use of (whatever)"

                But, to me, (mainly, anyways, the intention or point that I attempt here to
                get across) that the concept of computer security that there are many many
                components or ingredients that can make for and which can also make for the
                lack of computer security. (a software) Firewall is *only one* of such
                components or ingredients.

                Even the built in Win XP firewall "monitors" outbound -- it does so for the
                purpose to only allow back in what had been initially requested from within
                -- oh, well, too bad if it was an "illegitimate outbound request that was
                initiated from within (no protection)"

                So, such built in XP firewall monitors outbound and inbound.

                So does your mentioned Agnitum.

                The difference is that the Agnitum also monitors for the potential of
                "illegitimate requests that are outbound requests that are initiated from
                within".

                --
                Alan.


                [Non-text portions of this message have been removed]
              • Gerard Huijing
                ... Fedora, and openSUSE. I have used several other distributions in the past (ZenWalk, Vector among others) I will stick to the first two: they have a
                Message 7 of 14 , Jan 13, 2008
                  Alan C wrote:
                  >
                  >
                  > What Linux distros are you refer to since I know some distro that do not
                  > even ship with a firewall (one must provide their own firewall).
                  >
                  > I use Slackware and Debian. And I maintain a CentOS 4.6 box for my friends.

                  Fedora, and openSUSE. I have used several other distributions in the
                  past (ZenWalk, Vector among others)
                  I will stick to the first two: they have a configuration file that
                  regulates inbound and outbound traffic. It is configured on the basis
                  of choices offered by the install program. ("Do you want this machine to
                  provide ftp services?" etc.).

                  If I tested my service ports after I had installed (which I alway did),
                  e.g. with Gibson Shields Up, the report would be with SUSE: all ports
                  stealthed (DROP) except 113 (IDENT) which was closed (REJECT). ICMP echo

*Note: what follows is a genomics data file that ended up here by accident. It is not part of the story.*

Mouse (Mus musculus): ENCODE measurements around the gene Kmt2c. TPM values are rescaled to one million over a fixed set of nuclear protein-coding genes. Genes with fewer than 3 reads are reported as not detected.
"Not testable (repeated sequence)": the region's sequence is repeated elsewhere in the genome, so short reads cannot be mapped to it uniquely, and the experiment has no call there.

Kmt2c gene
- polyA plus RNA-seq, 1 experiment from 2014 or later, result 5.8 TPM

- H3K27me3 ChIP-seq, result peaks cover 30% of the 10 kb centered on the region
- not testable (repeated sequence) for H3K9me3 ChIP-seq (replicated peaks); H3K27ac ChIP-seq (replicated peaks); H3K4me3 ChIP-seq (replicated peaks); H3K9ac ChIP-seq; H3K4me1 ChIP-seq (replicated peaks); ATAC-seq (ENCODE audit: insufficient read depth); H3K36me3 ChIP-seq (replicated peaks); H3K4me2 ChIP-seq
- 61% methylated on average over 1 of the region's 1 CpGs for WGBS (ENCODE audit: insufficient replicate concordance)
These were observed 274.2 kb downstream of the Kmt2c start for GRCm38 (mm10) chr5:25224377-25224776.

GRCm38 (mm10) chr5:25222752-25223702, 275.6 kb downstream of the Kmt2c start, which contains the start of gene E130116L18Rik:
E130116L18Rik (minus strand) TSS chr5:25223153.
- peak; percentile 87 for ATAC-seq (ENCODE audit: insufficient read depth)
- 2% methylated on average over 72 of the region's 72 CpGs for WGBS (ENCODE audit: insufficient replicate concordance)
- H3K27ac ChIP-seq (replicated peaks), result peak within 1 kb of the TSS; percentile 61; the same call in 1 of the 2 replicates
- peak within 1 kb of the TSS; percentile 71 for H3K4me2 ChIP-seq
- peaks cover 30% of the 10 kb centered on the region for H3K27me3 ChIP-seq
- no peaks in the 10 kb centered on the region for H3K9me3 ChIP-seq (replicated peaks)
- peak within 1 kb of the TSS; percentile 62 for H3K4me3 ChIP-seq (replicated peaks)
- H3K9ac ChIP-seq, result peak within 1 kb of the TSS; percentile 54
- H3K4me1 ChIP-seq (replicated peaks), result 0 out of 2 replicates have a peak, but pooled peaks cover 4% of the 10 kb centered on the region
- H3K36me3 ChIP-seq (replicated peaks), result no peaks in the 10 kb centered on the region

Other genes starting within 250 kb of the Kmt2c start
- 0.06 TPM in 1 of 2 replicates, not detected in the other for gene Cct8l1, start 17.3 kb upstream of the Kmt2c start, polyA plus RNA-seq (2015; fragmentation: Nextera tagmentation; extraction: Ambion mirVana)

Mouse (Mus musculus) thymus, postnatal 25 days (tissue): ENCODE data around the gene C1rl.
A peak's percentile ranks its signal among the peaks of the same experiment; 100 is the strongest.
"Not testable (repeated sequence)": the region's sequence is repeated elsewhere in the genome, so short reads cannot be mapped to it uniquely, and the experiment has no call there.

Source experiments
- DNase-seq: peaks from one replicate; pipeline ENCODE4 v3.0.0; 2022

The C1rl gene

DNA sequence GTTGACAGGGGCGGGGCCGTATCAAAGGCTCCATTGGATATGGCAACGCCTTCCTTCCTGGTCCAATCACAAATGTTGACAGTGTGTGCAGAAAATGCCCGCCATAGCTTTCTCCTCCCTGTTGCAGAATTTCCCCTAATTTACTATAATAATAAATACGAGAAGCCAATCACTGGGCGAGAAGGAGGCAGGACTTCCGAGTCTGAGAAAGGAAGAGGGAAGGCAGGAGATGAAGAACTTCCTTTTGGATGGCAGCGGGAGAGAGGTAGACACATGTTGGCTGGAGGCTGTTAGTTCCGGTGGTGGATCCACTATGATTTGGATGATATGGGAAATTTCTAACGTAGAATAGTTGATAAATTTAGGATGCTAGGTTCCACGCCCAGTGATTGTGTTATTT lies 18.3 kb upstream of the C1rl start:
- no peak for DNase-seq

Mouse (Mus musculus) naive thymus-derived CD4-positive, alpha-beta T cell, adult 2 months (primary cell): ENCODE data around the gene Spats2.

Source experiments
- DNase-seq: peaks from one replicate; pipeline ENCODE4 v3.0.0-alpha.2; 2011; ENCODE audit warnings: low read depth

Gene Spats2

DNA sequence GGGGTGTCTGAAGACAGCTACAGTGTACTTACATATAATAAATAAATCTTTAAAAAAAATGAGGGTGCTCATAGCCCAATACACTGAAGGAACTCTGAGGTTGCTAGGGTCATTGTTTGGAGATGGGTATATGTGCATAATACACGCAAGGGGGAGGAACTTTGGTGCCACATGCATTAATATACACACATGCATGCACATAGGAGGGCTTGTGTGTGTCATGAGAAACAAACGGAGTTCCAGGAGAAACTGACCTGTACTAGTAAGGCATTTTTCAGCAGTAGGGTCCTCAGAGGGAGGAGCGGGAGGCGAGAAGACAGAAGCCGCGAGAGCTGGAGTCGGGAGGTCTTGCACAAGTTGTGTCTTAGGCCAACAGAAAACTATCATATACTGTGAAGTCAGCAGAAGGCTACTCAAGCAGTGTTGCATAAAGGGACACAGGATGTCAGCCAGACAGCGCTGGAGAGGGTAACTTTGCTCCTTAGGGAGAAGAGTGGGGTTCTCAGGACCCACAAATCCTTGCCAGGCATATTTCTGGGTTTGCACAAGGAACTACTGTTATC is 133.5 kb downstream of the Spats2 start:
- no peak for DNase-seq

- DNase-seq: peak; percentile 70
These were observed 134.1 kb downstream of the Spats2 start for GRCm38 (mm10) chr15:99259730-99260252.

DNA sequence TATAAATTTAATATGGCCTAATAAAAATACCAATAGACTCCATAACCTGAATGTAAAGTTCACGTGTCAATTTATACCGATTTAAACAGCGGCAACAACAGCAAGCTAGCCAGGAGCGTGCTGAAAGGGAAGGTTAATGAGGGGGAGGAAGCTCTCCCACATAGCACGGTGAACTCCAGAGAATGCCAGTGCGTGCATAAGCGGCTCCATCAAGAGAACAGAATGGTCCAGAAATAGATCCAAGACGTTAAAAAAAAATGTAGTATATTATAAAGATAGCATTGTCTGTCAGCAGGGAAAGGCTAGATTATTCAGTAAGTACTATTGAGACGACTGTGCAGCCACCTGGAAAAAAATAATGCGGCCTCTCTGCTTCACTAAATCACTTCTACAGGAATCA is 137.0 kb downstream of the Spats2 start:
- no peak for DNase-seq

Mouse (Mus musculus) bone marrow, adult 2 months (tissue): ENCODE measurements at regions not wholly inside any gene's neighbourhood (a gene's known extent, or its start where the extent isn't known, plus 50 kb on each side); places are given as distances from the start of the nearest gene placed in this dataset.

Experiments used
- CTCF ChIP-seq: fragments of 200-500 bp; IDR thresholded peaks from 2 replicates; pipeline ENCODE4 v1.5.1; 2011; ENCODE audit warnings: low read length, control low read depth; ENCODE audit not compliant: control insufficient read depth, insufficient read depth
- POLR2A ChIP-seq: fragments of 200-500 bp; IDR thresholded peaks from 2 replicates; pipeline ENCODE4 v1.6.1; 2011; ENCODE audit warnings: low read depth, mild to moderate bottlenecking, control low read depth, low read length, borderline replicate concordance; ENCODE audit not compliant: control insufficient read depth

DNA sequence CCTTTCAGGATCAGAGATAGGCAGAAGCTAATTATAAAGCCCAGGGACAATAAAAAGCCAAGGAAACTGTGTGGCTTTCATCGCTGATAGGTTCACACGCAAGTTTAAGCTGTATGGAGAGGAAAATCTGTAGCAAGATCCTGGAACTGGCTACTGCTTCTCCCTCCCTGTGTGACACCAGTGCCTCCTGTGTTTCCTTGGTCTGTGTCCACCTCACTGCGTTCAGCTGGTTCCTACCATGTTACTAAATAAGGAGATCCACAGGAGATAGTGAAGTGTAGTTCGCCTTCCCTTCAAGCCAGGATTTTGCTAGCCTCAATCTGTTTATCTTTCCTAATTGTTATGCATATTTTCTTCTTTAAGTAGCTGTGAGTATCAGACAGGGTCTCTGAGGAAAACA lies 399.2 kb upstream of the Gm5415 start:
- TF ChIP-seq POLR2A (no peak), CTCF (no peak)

requests from outside to the firewall were rejected. I could choose to
                  stealth 113, and change the other rule: DROP the pings). I always did
                  that too. Mine is a stand alone PC and I had no problems (although the
                  documentation says that changing these settings can have adverse effects).

                  When you install SUSE or Fedora that configuration file (essentially a
                  script for iptables) is also generated. On those grounds I would say
                  that a firewall is in place to start off with.

                  > proper? I definitely agree with you on that one for Win XP but not for the
                  > Linux distros that I use.

                  I used "proper" because I have read so many criticisms of the XP
                  firewall saying exactly that: "Yes, indeed XP has its own firewall but
                  it's not a *proper* one: it only monitors inbound".

                  >
                  > What's "proper" is what's needed according to the overall or bigger picture
                  > context.

                  I quite agree.

                  > Even the built in Win XP firewall "monitors" outbound -- it does so for the
                  > purpose to only allow back in what had been initially requested from within
                  > -- oh, well, too bad if it was an "illegitimate outbound request that was
                  > initiated from within (no protection)"

                  Precisely! It's the unnoticed illegitimate ones I am worried about.
                  Thank you for the more precise description of what is going on in XP
                  firewall BTW.

                  Your point was, very much in a nutshell: the situation WinXP plus native
                  FW is comparable to Linux 'sec' with some essential qualifications